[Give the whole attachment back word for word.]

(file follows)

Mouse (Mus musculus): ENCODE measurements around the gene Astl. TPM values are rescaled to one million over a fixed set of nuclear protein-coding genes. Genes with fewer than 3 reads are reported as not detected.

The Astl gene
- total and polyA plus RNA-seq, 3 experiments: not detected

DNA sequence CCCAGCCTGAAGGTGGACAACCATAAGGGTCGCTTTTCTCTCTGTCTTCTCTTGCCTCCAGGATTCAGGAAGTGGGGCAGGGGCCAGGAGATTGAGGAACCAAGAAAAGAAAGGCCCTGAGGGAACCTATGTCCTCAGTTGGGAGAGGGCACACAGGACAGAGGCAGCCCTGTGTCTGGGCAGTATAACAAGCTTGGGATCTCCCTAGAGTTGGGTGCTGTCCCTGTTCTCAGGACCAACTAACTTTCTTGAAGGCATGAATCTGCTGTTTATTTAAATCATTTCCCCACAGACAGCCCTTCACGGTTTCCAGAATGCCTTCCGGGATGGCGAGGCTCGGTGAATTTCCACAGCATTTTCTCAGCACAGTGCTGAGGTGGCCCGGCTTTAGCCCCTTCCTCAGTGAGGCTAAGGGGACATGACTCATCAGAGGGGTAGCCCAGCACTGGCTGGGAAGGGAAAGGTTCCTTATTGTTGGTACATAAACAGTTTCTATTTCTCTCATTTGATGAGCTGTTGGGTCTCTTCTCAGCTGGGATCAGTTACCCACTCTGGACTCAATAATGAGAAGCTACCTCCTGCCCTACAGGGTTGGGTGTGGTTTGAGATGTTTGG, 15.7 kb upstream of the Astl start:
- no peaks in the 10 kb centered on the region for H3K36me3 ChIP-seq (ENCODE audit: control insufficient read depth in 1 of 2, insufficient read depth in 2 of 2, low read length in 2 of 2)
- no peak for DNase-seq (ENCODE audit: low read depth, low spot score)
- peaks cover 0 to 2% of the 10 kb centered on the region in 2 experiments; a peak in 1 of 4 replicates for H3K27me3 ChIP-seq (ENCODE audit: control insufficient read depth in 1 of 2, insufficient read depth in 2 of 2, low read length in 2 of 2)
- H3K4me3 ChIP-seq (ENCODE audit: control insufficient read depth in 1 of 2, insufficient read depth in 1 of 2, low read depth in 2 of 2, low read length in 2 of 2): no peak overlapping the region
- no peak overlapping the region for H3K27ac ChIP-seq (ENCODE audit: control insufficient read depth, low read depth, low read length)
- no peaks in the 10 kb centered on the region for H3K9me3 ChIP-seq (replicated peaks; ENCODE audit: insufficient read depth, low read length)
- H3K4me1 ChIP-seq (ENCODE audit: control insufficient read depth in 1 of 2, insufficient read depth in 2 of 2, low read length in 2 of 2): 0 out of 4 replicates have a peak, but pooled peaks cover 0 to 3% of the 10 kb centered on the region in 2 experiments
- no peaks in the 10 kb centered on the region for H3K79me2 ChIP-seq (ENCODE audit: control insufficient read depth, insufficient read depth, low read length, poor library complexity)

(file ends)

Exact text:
Mouse (Mus musculus): ENCODE measurements around the gene Astl. TPM values are rescaled to one million over a fixed set of nuclear protein-coding genes. Genes with fewer than 3 reads are reported as not detected.

The Astl gene
- total and polyA plus RNA-seq, 3 experiments: not detected

DNA sequence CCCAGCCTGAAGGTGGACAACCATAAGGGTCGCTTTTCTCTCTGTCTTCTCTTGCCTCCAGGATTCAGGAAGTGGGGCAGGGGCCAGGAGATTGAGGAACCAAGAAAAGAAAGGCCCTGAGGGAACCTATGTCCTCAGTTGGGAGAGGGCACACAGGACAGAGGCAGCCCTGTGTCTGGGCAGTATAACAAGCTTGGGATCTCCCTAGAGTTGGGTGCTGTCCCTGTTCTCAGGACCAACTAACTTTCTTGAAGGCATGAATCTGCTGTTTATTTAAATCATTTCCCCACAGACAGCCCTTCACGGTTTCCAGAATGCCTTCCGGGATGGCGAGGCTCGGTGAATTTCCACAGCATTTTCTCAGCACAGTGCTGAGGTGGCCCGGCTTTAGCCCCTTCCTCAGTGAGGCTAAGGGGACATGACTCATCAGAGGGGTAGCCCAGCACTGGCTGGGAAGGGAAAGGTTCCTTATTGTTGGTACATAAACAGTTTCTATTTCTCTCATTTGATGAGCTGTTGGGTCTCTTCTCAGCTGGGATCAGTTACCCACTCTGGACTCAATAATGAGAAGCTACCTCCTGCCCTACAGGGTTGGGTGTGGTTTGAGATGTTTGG, 15.7 kb upstream of the Astl start:
- no peaks in the 10 kb centered on the region for H3K36me3 ChIP-seq (ENCODE audit: control insufficient read depth in 1 of 2, insufficient read depth in 2 of 2, low read length in 2 of 2)
- no peak for DNase-seq (ENCODE audit: low read depth, low spot score)
- peaks cover 0 to 2% of the 10 kb centered on the region in 2 experiments; a peak in 1 of 4 replicates for H3K27me3 ChIP-seq (ENCODE audit: control insufficient read depth in 1 of 2, insufficient read depth in 2 of 2, low read length in 2 of 2)
- H3K4me3 ChIP-seq (ENCODE audit: control insufficient read depth in 1 of 2, insufficient read depth in 1 of 2, low read depth in 2 of 2, low read length in 2 of 2): no peak overlapping the region
- no peak overlapping the region for H3K27ac ChIP-seq (ENCODE audit: control insufficient read depth, low read depth, low read length)
- no peaks in the 10 kb centered on the region for H3K9me3 ChIP-seq (replicated peaks; ENCODE audit: insufficient read depth, low read length)
- H3K4me1 ChIP-seq (ENCODE audit: control insufficient read depth in 1 of 2, insufficient read depth in 2 of 2, low read length in 2 of 2): 0 out of 4 replicates have a peak, but pooled peaks cover 0 to 3% of the 10 kb centered on the region in 2 experiments
- no peaks in the 10 kb centered on the region for H3K79me2 ChIP-seq (ENCODE audit: control insufficient read depth, insufficient read depth, low read length, poor library complexity)